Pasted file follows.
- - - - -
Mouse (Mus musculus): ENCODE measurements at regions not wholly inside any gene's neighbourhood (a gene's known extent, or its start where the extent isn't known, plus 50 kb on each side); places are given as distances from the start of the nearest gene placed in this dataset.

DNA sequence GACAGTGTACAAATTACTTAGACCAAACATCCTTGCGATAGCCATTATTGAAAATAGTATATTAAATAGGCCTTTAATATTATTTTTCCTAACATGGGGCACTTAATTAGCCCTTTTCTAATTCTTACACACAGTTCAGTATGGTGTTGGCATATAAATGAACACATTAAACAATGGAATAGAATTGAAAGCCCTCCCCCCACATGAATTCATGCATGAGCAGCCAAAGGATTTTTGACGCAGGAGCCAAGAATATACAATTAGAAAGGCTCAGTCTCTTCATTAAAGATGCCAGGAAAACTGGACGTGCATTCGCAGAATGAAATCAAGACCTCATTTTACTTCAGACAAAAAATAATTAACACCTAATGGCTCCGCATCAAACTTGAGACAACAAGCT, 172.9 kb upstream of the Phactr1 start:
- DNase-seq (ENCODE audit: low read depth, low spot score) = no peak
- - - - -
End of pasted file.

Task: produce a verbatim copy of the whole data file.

Mouse (Mus musculus): ENCODE measurements at regions not wholly inside any gene's neighbourhood (a gene's known extent, or its start where the extent isn't known, plus 50 kb on each side); places are given as distances from the start of the nearest gene placed in this dataset.

DNA sequence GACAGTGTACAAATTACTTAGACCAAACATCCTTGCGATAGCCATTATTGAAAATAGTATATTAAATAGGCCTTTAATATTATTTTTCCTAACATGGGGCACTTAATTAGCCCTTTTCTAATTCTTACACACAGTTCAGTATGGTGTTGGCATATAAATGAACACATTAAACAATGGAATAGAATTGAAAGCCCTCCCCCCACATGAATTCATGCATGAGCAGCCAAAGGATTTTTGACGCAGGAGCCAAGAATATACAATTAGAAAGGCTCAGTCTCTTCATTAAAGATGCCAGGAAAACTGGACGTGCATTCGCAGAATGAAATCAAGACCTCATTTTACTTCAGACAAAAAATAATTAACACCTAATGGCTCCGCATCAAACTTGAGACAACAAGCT, 172.9 kb upstream of the Phactr1 start:
- DNase-seq (ENCODE audit: low read depth, low spot score) = no peak